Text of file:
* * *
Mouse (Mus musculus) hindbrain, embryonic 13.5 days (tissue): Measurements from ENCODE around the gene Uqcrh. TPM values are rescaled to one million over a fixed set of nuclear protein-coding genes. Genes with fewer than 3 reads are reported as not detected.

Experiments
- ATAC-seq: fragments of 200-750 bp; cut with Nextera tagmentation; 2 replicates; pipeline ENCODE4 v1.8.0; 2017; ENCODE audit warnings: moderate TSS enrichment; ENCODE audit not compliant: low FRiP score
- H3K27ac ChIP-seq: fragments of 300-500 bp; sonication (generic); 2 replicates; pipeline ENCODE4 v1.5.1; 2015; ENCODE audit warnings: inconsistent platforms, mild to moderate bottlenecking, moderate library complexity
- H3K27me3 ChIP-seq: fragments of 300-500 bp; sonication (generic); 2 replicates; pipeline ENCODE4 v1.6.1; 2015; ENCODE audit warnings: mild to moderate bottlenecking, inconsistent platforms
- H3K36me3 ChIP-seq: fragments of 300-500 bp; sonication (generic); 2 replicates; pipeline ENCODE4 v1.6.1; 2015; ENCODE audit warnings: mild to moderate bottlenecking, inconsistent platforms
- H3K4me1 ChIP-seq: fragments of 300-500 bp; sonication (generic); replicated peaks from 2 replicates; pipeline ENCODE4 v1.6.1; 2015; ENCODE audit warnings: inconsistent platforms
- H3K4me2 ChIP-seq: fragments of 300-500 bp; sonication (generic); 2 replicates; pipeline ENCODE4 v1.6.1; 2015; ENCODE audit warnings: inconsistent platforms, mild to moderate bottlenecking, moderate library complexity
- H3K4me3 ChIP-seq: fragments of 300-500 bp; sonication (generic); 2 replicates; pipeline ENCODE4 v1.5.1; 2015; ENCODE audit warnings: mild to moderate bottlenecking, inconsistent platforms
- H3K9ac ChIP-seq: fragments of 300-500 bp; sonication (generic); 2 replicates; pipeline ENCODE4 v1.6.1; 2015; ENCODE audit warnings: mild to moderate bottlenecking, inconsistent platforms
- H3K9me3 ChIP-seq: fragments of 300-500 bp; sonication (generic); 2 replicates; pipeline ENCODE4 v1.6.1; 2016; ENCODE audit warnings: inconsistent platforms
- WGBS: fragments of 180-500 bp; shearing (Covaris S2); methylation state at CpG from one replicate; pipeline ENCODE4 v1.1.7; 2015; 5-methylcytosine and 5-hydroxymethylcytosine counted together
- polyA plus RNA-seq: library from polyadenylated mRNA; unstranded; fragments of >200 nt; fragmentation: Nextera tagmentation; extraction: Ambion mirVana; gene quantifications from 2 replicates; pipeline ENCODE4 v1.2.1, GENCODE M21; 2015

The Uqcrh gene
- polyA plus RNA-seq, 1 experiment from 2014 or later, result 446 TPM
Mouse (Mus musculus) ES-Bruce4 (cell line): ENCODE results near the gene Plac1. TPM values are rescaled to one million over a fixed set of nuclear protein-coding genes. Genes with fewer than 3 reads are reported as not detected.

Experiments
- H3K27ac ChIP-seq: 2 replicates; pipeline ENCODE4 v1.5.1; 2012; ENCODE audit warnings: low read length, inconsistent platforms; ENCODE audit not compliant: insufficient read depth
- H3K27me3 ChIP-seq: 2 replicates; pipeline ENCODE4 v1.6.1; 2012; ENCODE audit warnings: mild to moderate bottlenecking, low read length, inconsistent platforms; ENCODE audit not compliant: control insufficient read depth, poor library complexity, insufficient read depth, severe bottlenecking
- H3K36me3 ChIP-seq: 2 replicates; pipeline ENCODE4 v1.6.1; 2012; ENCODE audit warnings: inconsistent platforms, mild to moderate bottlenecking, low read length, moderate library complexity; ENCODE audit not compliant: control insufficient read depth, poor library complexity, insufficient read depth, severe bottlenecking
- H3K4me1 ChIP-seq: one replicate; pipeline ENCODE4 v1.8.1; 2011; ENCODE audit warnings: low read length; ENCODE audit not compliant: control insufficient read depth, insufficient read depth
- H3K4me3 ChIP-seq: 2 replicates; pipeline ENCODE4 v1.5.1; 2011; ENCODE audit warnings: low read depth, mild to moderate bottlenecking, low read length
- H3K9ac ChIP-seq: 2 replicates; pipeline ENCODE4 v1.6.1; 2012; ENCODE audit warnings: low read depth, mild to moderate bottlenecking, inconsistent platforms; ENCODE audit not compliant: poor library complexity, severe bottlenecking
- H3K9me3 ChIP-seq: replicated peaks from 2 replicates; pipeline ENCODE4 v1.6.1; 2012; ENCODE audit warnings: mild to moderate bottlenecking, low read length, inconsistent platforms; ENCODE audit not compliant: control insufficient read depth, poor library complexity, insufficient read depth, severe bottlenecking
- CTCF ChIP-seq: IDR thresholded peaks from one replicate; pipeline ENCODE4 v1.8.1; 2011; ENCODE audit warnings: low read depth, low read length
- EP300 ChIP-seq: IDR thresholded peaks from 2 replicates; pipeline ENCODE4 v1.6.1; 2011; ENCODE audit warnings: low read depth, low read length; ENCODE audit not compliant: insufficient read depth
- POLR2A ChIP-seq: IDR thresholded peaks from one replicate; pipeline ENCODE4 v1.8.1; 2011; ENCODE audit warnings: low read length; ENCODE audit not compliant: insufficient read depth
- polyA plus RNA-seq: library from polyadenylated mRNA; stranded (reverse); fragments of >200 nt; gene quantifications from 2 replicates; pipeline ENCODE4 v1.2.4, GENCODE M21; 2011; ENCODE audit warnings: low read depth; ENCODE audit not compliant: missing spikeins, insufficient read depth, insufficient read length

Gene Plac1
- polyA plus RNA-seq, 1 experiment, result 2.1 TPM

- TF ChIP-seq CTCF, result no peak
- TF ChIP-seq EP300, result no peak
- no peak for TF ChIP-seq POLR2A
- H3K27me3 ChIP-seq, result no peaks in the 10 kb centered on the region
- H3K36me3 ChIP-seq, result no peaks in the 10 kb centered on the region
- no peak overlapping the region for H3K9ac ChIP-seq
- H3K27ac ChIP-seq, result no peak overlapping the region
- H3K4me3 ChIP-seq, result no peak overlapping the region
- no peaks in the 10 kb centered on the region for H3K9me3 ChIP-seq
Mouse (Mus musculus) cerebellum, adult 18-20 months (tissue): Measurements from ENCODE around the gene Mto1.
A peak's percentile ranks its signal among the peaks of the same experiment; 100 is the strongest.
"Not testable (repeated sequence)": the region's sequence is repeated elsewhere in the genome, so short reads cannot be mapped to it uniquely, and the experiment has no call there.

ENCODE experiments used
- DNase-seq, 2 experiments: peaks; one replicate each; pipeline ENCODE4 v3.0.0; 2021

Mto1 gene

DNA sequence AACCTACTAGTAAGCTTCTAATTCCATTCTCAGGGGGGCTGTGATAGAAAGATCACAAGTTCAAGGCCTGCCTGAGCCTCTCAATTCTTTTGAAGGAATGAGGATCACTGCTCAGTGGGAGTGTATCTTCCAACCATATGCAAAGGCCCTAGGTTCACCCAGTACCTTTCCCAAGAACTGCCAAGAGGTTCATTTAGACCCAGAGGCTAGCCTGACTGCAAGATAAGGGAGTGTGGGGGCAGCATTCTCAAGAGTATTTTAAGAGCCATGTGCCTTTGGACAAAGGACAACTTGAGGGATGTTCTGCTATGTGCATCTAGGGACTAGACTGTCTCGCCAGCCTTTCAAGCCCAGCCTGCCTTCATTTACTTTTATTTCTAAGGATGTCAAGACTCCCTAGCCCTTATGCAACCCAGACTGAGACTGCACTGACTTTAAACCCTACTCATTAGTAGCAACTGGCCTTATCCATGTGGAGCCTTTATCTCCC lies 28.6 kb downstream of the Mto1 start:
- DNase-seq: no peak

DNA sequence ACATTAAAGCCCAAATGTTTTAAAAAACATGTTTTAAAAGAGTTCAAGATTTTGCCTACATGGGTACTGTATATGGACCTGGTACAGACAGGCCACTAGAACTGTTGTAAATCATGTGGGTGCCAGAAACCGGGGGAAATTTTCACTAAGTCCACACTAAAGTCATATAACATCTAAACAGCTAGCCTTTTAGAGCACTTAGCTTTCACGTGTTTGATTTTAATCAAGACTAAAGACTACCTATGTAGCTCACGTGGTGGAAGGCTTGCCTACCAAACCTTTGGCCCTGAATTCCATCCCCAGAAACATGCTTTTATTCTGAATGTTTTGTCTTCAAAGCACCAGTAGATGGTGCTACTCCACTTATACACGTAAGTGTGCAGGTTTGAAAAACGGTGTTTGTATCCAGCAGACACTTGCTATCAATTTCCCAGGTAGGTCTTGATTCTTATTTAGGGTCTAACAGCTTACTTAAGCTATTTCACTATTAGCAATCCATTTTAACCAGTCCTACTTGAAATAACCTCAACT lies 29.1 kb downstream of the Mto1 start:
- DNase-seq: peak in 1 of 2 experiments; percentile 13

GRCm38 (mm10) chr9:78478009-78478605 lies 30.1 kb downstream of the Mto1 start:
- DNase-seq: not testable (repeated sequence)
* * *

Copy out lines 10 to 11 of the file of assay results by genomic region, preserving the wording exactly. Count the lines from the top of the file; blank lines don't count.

- H3K9ac ChIP-seq: fragments of 300-500 bp; sonication (generic); 2 replicates; pipeline ENCODE4 v1.6.1; 2015; ENCODE audit warnings: mild to moderate bottlenecking, inconsistent platforms
- H3K9me3 ChIP-seq: fragments of 300-500 bp; sonication (generic); 2 replicates; pipeline ENCODE4 v1.6.1; 2016; ENCODE audit warnings: inconsistent platforms